The headline in this morning’s English language Bangkok Post was “Foreigners join long queues of wellwishers”. The wellwisher queues are at the Siriraj hospital because the Thai King is currently there recovering from spinal surgery he had last Thursday. He is now walking with the aid of a walking stick and doctors are satisfied with the speed of his recovery. The king fell and fractured a rib on June 24 while walking around the palace grounds but officials have not said if the operation was related to that accident. The king has suffered from spinal problems since 1995, which doctors said were caused by old age. The condition was diagnosed in 2003 as lumbar spinal stenosis, and the king has been receiving physical therapy as treatment since last year.
King Bhumibol Adulyadej is the ninth king of the Chakri dynasty which has ruled Thailand since 1782. The 78 year old King is a constitutional monarch. The last absolute monarch was King Prajadhipok (known as Rama VII to non Thais) who ruled from 1925 until his abdication in 1935. However in 1932 a bloodless coup took place. It was orchestrated by the so-called People's Party (Khana Ratsadorn) who took control of the royal palace in Bangkok and arrested key officials while the king was at his summer retreat in Hua Hin. The People's Party demanded that Prajadhipok agree to become a constitutional monarch and grant Thai people a democratic constitution. The King agreed and the first "permanent" constitution was granted on December 10, 1932. King Ananda (Rama VIII) replaced him in 1935.
The two dominant figures in Thai politics during the 1930s were Luang Pibulsonggram (later known as Field Marshal Pibul) and Dr Pridi Panomyong. There were both educated in France but held very different opinions on how to run the country. Pibul favoured dictatorship whereas Dr Pridi paved the way for democratic change. By the end of the 1930s Pibul was PM and Dr Pridi was foreign minister. After the fall of France in 1940 to Nazi Germany, there were border skirmishes which resulted in the return of areas of Laos and Cambodia to Thailand. After Japan attacked Pearl Harbour in December 1941, they demanded free passage through Thailand to attack British territories in Burma and India. Pibul was powerless to resist and issued a declafration of war against Britian and the US in January 1942. Dr Pridi organised a resistance movement which eventually saw him regain power at Pibul’s expense. This enabled Thailand to avoid being seen as a Japanese collaborator at the end of the war.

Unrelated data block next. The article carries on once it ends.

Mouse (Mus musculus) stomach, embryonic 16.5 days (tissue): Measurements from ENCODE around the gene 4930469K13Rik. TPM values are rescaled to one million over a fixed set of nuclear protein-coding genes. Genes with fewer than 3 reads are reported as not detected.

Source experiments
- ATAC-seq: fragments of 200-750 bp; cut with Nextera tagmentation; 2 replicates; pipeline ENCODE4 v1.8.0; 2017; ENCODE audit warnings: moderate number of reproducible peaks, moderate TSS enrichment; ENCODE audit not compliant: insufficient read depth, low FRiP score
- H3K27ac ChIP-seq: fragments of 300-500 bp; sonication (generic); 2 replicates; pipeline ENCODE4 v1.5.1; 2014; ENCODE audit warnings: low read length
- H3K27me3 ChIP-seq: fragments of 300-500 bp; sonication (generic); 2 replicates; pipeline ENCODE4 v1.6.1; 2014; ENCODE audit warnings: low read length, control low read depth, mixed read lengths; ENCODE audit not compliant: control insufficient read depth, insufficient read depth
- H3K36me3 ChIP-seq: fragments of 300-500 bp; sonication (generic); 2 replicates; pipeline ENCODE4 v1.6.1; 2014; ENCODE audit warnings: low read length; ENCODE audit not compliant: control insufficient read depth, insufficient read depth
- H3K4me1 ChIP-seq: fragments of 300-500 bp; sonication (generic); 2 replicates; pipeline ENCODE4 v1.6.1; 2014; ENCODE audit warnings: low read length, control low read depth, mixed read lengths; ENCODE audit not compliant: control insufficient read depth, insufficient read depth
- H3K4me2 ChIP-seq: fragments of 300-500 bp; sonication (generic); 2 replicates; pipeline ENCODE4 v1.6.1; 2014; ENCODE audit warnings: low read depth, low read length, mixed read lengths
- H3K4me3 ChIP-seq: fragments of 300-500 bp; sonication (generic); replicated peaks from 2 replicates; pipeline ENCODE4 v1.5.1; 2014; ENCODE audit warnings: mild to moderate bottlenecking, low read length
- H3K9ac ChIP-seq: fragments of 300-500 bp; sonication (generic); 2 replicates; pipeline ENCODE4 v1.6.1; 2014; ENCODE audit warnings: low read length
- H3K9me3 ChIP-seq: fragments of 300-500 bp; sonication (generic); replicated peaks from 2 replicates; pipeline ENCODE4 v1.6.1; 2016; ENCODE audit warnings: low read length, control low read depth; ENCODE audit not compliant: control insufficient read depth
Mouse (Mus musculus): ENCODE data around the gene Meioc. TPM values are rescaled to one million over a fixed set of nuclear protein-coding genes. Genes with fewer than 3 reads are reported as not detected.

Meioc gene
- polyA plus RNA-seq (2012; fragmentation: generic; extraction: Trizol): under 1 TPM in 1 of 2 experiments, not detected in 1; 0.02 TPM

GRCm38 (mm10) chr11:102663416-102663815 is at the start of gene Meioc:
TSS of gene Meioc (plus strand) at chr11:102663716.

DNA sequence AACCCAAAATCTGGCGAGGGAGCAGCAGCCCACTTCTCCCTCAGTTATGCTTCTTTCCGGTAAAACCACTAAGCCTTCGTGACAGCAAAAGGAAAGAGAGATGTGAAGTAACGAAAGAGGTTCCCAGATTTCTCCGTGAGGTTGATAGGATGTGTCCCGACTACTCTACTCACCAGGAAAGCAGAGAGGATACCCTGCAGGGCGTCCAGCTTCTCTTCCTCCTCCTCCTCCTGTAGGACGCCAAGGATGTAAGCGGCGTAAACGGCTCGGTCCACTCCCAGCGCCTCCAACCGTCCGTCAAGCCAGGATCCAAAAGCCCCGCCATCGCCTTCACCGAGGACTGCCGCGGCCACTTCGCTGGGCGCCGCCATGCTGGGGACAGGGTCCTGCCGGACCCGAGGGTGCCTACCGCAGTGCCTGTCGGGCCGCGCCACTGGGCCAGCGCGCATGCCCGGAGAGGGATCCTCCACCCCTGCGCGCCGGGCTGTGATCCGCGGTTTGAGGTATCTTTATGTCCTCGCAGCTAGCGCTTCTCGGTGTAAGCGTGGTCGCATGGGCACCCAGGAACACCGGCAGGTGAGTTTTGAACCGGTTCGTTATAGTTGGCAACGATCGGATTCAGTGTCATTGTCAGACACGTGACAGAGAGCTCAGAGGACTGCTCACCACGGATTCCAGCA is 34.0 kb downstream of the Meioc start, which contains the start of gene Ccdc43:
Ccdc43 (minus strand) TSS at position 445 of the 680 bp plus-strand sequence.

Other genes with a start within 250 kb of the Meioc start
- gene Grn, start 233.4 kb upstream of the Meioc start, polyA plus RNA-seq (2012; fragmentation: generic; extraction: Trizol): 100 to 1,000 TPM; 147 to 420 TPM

King Ananda, meanwhile had reigned since 1935 as a boy of 10. But on June 9, 1946, Ananda was found shot dead in his room at the Grand Palace during an official state visit from the Swiss government. In October 1946, a Commission of Inquiry reported that the King's death could not have been accidental but that neither suicide nor murder was satisfactorily proved. This mysterious death brought his younger brother to the throne. King Bhumibol Adulyadej was pronounced Rama IX (crowned in 1950) and he reigns to this day.
Dr Pridi was accused of complicity in the death of Ananda and was forced into exile by Pibul. He attempted two comebacks in 1949 and 1951 but both ended in failure. Pibul remained in power until 1957 until he too was overthrown by Field Marshal Sarit Thanarat in 1957. In November 1971, Prime Minister Thanom executed a coup against his own government, thereby ending the three-year experiment with what had passed for parliamentary democracy. In October 1973, Thai students staged massive demonstrations that overthrew the military government and sent its leaders into exile. After an interregnum of three years, the rightists returned to power in 1976 in a violent coup.
The king is a constitutional monarch similar to the British royals but he is deeply revered. His role as mediator in the crises of the 1970s and 1992 won him great respect. His death, whenever it happens, will be the source of great mourning across the country.